Agenda for Change members working on systems approaches
Please note this is a summary of information. You can learn more on the CARE, Helvetas, and Water For People websites.
CARE focuses on scaling and strengthening the management capacities of the OMAS (municipal water, sanitation, and hygiene (WASH) offices) to improve urban and rural WASH services in Guatemala.
Helvetas has introduced work approaches for systemic change into the delivery of WASH services in the Western Highlands region, focusing on more equitable water management and more direct participation and influence of the end-users over local WASH governance.
Water For People works to promote long-term sustainability of water services, by advocating for a national water law and working to establish district water and sanitation offices in every district across the country.
Systems strengthening activities
At the national level, CARE, Helvetas, and Water For People work together as part of a national network advocating for official implementation of the OMAS (municipal WASH office) model across the country, known as Red de Agua Potable y Saneamiento de Guatemala (RASGUA). Through this network, NGOs are using data collected by municipal governments to make the case for establishing OMAS, while also advocating for a model that has been developed and promoted by multiple agencies in Guatemala. The model puts women and marginalized populations at the center to ensure they have a strong role, they are consulted, and are integrated into defining sustainability.
OMAS are now found in nearly 100% of the municipalities of the San Marcos department. After the first 3 were co-funded by CARE, the remaining 25 OMAS were funded entirely by local government budgets. OMAS were also established in the 4 municipalities where Water For People implements the Everyone Forever model in Quiché. Overall, 125/340 municipalities have recently established OMAS. Beginning in 2007, as an outgrowth of the Proyecto Mi Cuenca (My Watershed Project) with CRS and Helvetas, there are now over 117 OMAS (out of 340 municipalities) nationwide.
Helvetas works to improve governance of the water and sanitation services in the San Marcos department through strengthening of integrity in the sector. This includes efforts focused on empowering local organizations to manage their water services and giving them tools and training to advocate for basic service delivery for all. Additionally, Community-Led Total Sanitation was piloted beginning in 2016 by Helvetas, with support from UNICEF, reflecting the activation of 93 communities in the covered municipalities. As a result, 6 communities have been certified and declared Open Defecation Free (FIDAL) and important progress has been made to achieve more FIDAL certifications soon.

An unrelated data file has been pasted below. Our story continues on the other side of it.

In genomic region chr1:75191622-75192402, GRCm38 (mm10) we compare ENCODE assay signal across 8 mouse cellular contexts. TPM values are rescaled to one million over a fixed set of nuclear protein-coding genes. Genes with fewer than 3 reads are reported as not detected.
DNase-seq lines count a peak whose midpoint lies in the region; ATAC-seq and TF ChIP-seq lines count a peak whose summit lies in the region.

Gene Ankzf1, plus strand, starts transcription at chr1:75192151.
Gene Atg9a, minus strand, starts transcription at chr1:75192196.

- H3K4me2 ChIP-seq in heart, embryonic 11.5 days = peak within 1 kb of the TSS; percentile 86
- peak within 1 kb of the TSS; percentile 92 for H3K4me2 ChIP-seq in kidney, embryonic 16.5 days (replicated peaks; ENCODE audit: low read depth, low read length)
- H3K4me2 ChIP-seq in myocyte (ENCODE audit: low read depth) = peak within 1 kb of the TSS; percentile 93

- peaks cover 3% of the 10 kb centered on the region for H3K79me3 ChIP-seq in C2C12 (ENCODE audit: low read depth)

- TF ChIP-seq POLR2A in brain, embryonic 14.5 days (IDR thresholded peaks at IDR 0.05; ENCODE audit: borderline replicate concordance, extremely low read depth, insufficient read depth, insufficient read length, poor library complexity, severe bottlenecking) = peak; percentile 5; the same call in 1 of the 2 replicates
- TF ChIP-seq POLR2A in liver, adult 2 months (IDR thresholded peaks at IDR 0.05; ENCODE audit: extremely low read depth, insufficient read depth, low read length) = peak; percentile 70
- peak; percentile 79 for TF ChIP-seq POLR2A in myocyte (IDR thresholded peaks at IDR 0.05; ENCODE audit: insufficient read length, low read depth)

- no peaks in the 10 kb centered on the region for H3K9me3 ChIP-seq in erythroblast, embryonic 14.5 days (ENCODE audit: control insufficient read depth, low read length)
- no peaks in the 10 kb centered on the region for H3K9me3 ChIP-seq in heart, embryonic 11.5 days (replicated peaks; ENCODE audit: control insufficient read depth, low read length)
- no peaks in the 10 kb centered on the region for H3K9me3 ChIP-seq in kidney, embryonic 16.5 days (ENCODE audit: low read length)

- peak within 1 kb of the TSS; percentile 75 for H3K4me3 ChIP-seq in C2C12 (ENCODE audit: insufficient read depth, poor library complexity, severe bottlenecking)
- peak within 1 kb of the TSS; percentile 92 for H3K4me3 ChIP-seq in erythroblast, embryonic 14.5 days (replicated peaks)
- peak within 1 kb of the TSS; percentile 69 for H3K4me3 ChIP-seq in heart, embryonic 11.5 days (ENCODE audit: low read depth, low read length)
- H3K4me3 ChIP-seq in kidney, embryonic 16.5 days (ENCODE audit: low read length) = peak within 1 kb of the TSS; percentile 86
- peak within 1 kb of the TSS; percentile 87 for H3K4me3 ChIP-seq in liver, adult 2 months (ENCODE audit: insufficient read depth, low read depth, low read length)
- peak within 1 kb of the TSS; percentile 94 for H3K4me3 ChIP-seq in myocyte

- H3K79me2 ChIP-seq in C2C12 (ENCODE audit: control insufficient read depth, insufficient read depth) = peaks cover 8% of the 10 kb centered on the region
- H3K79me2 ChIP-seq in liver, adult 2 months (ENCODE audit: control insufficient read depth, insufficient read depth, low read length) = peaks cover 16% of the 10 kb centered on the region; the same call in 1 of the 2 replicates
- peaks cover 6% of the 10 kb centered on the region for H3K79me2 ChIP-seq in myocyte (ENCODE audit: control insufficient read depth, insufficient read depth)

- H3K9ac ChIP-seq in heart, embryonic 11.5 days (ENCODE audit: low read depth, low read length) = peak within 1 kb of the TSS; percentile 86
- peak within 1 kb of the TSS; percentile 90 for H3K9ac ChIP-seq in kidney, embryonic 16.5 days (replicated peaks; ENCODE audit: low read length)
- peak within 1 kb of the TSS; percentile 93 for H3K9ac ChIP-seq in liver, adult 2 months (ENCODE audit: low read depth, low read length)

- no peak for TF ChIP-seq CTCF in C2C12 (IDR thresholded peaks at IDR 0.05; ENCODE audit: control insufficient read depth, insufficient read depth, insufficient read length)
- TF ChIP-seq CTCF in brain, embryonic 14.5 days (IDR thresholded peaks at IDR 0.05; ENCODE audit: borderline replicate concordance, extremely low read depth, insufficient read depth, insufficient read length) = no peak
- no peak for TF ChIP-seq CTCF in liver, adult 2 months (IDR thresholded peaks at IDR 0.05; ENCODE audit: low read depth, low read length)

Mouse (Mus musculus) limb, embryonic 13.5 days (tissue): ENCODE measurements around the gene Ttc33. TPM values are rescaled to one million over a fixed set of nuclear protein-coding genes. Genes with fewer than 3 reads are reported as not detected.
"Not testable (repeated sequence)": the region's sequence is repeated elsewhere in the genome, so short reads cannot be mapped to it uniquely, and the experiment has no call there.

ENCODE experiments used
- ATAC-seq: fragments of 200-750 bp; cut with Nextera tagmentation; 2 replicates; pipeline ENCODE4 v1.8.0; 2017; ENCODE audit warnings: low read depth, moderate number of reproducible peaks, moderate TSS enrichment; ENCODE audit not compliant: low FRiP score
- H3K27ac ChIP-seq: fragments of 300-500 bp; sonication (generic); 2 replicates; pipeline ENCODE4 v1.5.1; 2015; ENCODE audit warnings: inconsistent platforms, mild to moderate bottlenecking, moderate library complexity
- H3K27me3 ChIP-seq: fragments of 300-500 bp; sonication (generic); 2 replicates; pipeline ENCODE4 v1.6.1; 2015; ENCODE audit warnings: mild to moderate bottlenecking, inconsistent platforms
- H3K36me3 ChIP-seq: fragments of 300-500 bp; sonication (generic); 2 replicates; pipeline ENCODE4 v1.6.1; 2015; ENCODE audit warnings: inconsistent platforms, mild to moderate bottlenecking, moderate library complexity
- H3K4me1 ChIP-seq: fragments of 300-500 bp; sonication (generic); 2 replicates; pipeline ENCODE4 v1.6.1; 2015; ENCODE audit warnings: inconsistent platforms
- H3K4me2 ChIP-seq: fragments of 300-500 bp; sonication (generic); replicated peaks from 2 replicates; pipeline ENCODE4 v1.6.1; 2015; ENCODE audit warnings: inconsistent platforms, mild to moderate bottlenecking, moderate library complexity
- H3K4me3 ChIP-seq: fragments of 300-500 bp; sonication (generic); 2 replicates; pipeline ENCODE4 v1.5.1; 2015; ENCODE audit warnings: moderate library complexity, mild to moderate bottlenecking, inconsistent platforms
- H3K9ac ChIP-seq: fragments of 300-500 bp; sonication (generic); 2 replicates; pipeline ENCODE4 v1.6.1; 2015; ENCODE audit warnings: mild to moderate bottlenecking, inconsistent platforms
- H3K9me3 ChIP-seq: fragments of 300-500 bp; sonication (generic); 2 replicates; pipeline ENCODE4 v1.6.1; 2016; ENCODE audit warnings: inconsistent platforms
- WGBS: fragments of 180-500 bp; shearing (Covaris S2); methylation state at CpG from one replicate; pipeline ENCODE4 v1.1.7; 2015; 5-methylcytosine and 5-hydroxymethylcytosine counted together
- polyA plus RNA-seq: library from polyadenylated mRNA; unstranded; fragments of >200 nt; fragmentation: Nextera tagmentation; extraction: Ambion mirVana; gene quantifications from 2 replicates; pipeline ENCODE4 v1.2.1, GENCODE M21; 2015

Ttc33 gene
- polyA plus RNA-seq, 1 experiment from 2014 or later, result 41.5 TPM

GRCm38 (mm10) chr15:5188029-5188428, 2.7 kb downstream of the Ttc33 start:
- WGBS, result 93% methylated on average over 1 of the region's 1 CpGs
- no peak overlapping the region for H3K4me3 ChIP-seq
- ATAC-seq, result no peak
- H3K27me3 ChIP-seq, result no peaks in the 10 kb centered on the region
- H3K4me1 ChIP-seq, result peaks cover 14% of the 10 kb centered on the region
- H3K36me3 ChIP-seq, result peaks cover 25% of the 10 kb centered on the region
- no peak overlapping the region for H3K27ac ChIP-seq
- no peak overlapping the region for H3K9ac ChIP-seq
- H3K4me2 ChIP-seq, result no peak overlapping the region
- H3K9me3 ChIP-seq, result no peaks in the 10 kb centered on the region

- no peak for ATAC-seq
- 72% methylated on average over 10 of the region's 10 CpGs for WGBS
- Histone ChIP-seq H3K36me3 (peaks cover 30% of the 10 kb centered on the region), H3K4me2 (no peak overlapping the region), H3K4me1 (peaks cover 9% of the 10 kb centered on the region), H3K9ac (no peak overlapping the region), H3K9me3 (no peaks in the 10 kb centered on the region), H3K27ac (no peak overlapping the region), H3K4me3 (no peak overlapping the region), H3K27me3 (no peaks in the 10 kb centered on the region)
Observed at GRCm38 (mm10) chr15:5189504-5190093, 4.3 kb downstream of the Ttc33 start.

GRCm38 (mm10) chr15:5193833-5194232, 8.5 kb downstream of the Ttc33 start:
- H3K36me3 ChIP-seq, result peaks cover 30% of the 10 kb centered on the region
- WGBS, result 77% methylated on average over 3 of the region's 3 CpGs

Country Collaboration Representative
Mario is a forestry engineer with a Master’s degree in Natural Resources and Environmental Economics. He has more than 20 years of experience in rural development, integrated water resources management, water and sanitation, grants management, and others. He is convinced that all people should have access to WASH services and is committed to the cause.
Entities of the Central Government
National government (congress), Ministry of Health
Members of Red de Agua Potable y Saneamiento de Guatemala (RASGUA), Action Against Hunger, Association of Municipalities Basin of the Rio Naranjo (MANCUERNA), Catholic Relief Services, Water Integrity Network, Swiss Development Agency, UNICEF, USAID, Millennium Water Alliance
- 125 municipalities have an established OMAS, and some associations of municipalities (mancomunidades) are now implementing the model.
- OMAS is seen as a successful model with over 30% of municipalities independently establishing offices for water and sanitation. Municipalities are now collecting data on water and sanitation coverage and use.
- CARE worked with partners to create a manual for how to implement OMAS in Guatemala.
- Recently, CARE supported 10 municipal governments to develop gender action plans to reduce gaps in women’s participation and decision-making in community structures.
- CARE’s 2019 WASH Systems Change award was given to CARE Guatemala.
- Constant governmental changes affect the negotiation and approval processes for the National Municipal Code modification.
- Strengthening local governments to address gender equality while simultaneously focusing on ensuring effective WASH services.
- Providing regular follow-up to the WASH commissions and local governments to keep focus on quality WASH and accountability.
- Capacity strengthening and follow-up is needed in planning and monitoring, modernization of current offices, regular data collection and review, and ensuring greater functionality and administration of WASH services.
How strong are the systems?
To determine how well systems are working, we rely on data derived from Building Blocks, which are manageable ‘sub-systems’ that can be supported and strengthened. Certain building blocks may be more strongly developed or applied at district or national level. Interactions between building blocks are essential.
Institutional Arrangements & Coordination
Service Delivery Infrastructure
Regulation & Accountability
Water Resource Management
Learning & Adaptation
Please note this is a summary of available resources. Please visit the CARE, Helvetas, and Water For People websites to learn more.